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Parliament paves way for Israel’s third election in 12 months

Premier Benjamin Netanyahu and rival Benny Gantz have been unable to form a government.

Blue and White party leader Benny Gantz, centre, talks during a Knesset session (Oded Balilty/AP)
Blue and White party leader Benny Gantz, centre, talks during a Knesset session (Oded Balilty/AP)

By Josef Federman, Associated Press

Israel’s parliament has approved a preliminary vote to dissolve itself, putting the country on the verge of an unprecedented third election in a 12-month period while giving scandal-plagued prime minister Benjamin Netanyahu a welcome break as he fights to save his political career.

After months of political deadlock following a September election, politicians passed the first of three votes required to dissolve the parliament and set a March 2 date for new elections.

Two more readings were scheduled later.

Politicians had faced a midnight deadline that would have automatically dissolved parliament and set elections later in March.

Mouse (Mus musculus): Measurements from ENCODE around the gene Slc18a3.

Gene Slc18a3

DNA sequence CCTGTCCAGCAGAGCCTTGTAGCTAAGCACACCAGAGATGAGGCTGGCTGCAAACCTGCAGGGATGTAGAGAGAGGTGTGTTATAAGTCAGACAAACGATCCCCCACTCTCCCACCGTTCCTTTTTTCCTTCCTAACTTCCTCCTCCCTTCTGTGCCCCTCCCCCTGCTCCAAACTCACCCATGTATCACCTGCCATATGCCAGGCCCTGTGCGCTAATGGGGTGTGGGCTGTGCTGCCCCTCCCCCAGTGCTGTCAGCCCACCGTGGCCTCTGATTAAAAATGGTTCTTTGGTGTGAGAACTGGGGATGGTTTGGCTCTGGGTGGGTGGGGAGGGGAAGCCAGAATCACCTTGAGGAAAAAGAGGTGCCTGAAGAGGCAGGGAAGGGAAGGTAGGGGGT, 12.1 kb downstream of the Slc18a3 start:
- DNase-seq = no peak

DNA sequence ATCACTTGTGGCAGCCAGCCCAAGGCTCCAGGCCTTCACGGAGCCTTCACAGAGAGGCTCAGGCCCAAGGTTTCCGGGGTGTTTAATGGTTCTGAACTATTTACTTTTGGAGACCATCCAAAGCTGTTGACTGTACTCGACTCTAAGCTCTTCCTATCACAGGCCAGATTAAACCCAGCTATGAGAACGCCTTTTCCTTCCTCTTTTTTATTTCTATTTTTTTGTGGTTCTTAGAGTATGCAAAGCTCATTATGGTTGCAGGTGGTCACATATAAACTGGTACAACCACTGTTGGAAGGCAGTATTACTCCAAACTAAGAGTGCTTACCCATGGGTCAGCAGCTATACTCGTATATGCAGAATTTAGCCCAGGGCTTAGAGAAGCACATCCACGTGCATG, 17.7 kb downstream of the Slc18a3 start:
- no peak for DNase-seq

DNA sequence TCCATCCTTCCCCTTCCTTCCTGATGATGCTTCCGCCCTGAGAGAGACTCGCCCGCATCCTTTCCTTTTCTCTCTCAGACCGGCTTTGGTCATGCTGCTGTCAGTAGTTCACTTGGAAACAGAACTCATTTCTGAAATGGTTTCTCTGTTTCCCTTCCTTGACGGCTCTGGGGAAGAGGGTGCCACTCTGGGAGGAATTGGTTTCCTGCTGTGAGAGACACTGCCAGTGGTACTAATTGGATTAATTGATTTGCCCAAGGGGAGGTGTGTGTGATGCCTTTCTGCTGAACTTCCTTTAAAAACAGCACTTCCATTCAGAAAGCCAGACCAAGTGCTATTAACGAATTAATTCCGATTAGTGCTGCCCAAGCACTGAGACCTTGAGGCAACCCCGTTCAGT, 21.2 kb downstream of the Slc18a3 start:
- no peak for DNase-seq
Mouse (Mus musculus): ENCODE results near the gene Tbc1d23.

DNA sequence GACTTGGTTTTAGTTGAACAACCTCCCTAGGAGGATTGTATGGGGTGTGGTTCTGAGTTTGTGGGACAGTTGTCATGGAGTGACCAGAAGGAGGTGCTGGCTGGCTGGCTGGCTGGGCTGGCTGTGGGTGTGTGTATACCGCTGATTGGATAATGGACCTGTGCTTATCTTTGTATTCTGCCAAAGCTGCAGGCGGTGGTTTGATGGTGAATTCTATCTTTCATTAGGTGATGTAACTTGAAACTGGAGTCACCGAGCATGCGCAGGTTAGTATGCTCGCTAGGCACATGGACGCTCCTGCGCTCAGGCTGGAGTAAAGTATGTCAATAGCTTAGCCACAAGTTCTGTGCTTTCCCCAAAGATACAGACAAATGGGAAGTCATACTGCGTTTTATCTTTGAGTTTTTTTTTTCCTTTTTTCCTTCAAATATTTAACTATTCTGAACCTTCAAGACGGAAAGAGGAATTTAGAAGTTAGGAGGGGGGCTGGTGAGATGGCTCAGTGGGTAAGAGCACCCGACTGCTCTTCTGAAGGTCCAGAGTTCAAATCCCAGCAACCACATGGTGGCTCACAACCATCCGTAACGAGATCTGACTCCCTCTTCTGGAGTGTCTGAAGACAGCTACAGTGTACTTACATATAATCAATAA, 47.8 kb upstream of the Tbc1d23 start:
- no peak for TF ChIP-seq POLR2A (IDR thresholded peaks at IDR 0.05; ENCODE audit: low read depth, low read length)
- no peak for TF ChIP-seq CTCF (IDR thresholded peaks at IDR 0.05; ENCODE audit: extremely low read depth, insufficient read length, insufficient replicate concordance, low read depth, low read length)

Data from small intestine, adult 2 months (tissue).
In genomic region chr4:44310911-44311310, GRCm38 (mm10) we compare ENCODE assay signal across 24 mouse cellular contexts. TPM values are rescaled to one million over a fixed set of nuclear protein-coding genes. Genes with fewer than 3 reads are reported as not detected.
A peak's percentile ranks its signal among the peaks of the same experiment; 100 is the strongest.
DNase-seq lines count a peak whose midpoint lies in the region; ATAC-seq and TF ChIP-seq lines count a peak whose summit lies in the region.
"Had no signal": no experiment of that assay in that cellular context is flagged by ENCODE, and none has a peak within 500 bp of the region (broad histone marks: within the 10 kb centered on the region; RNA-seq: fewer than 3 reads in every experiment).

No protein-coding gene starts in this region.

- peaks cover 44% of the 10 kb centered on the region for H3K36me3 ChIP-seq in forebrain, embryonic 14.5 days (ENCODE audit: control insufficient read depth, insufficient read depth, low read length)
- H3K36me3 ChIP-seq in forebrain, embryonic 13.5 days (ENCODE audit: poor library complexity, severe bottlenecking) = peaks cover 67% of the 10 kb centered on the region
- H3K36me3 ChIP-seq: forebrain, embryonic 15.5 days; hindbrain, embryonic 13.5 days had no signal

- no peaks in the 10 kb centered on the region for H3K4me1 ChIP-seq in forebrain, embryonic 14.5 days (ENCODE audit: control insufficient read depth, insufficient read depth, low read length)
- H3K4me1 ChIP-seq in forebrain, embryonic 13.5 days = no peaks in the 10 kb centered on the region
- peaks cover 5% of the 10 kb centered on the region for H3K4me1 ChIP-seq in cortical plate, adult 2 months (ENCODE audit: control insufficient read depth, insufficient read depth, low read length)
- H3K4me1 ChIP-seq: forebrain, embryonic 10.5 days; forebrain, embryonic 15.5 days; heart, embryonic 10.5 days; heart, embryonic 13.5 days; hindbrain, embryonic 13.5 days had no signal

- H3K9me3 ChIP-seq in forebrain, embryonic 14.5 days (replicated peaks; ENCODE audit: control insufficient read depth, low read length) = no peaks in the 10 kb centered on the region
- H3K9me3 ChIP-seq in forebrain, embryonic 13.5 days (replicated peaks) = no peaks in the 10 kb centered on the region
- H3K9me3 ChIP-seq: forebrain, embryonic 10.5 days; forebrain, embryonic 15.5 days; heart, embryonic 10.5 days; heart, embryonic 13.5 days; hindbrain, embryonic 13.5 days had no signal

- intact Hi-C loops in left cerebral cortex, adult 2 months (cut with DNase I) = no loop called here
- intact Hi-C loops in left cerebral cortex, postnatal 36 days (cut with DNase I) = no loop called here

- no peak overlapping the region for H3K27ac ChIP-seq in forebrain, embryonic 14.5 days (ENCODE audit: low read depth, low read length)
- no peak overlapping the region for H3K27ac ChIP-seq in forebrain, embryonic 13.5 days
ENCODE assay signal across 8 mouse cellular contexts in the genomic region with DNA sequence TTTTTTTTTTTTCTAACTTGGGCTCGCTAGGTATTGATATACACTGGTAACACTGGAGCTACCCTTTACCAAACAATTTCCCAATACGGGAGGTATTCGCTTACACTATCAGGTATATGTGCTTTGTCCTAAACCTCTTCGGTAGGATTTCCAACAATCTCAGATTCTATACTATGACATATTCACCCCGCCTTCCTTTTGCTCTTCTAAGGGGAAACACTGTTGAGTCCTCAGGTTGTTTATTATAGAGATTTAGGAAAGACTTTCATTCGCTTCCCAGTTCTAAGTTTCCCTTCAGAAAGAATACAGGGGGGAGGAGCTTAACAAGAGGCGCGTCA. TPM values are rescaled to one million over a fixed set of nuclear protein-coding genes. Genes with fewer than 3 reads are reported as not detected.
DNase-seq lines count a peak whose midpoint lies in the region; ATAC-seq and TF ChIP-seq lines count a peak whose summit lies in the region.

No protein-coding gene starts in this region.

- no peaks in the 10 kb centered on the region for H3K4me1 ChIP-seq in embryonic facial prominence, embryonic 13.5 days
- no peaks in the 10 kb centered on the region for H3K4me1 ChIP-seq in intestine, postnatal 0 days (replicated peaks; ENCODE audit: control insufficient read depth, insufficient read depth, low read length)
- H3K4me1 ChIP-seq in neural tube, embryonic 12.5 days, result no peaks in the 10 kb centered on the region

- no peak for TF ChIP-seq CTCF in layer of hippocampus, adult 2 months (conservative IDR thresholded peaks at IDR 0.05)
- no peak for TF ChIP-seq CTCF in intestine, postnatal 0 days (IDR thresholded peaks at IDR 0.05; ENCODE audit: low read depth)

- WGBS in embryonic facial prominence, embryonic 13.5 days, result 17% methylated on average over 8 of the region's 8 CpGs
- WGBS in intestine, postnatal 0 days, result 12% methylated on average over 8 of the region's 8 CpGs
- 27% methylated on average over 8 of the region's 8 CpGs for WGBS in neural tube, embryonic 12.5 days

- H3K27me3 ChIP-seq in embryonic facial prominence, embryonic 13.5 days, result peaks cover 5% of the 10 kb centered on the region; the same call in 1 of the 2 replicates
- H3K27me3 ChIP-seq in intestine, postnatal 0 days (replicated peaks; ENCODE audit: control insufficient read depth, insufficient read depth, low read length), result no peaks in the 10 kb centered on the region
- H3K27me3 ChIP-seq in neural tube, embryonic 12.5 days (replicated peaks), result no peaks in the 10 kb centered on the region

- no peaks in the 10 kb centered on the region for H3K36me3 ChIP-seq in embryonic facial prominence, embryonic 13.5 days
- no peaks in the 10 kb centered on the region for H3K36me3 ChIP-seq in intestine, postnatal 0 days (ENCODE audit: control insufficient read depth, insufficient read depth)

A new campaign would prolong a year-long political stalemate that has paralysed the government and undermined public trust in the government.

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Israeli prime minister Benjamin Netanyahu (Ronen Zvulun/AP)

For the third time in the past year, the country now appears to be heading to what is sure to be a nasty three-month political campaign that according to recent opinion polls is expected to deliver very similar results.

In September’s vote, Mr Netanyahu’s Likud party and the rival Blue and White party both were unable to secure a parliamentary majority.

Mr Netanyahu and Blue and White’s leader, former military commander Benny Gantz, both failed during officially mandated periods to cobble together a governing coalition.

Then, during a final three-week window that ended Wednesday, they were unable to agree on a power-sharing agreement that would have avoided another vote.

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Benny Gantz (Oded Balilty/AP)

Both men had insisted they want to avoid another costly election campaign.

And together, their parties control a solid majority in the 120-seat Knesset.

But neither was willing to compromise on their core demands for a unity government.

Mr Netanyahu insisted on serving as prime minister, where he is best positioned to fight his recent indictment on a series of corruption charges.

Mr Gantz has refused to serve under a prime minister with such serious legal problems and called on Likud to choose a different leader.

PA

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